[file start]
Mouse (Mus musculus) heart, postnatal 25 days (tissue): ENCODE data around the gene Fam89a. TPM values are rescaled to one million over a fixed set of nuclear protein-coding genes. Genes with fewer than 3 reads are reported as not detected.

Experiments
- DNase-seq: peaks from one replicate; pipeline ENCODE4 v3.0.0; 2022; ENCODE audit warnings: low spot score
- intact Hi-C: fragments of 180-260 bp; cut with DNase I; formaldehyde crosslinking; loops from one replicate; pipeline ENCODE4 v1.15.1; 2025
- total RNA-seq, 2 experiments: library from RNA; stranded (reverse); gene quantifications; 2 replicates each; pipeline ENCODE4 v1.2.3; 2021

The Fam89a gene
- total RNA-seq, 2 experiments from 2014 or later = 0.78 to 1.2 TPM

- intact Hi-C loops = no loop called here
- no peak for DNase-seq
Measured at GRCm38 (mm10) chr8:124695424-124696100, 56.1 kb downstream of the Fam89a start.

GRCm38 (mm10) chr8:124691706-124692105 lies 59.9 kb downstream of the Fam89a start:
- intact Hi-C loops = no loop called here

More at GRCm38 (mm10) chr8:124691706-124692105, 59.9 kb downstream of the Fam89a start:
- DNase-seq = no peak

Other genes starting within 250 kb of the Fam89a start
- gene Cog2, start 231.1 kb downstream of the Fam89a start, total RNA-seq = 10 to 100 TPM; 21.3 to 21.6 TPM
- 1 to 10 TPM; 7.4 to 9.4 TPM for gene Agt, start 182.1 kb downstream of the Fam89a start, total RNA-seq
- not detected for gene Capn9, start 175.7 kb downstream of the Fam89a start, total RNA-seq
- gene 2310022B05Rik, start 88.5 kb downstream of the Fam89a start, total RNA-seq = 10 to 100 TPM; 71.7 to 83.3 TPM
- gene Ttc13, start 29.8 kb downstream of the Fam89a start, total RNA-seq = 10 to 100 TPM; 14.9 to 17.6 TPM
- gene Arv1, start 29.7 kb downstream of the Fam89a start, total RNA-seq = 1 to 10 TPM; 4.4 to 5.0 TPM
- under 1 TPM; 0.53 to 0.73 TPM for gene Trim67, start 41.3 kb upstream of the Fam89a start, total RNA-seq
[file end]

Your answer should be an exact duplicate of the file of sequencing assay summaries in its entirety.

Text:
Mouse (Mus musculus) heart, postnatal 25 days (tissue): ENCODE data around the gene Fam89a. TPM values are rescaled to one million over a fixed set of nuclear protein-coding genes. Genes with fewer than 3 reads are reported as not detected.

Experiments
- DNase-seq: peaks from one replicate; pipeline ENCODE4 v3.0.0; 2022; ENCODE audit warnings: low spot score
- intact Hi-C: fragments of 180-260 bp; cut with DNase I; formaldehyde crosslinking; loops from one replicate; pipeline ENCODE4 v1.15.1; 2025
- total RNA-seq, 2 experiments: library from RNA; stranded (reverse); gene quantifications; 2 replicates each; pipeline ENCODE4 v1.2.3; 2021

The Fam89a gene
- total RNA-seq, 2 experiments from 2014 or later = 0.78 to 1.2 TPM

- intact Hi-C loops = no loop called here
- no peak for DNase-seq
Measured at GRCm38 (mm10) chr8:124695424-124696100, 56.1 kb downstream of the Fam89a start.

GRCm38 (mm10) chr8:124691706-124692105 lies 59.9 kb downstream of the Fam89a start:
- intact Hi-C loops = no loop called here

More at GRCm38 (mm10) chr8:124691706-124692105, 59.9 kb downstream of the Fam89a start:
- DNase-seq = no peak

Other genes starting within 250 kb of the Fam89a start
- gene Cog2, start 231.1 kb downstream of the Fam89a start, total RNA-seq = 10 to 100 TPM; 21.3 to 21.6 TPM
- 1 to 10 TPM; 7.4 to 9.4 TPM for gene Agt, start 182.1 kb downstream of the Fam89a start, total RNA-seq
- not detected for gene Capn9, start 175.7 kb downstream of the Fam89a start, total RNA-seq
- gene 2310022B05Rik, start 88.5 kb downstream of the Fam89a start, total RNA-seq = 10 to 100 TPM; 71.7 to 83.3 TPM
- gene Ttc13, start 29.8 kb downstream of the Fam89a start, total RNA-seq = 10 to 100 TPM; 14.9 to 17.6 TPM
- gene Arv1, start 29.7 kb downstream of the Fam89a start, total RNA-seq = 1 to 10 TPM; 4.4 to 5.0 TPM
- under 1 TPM; 0.53 to 0.73 TPM for gene Trim67, start 41.3 kb upstream of the Fam89a start, total RNA-seq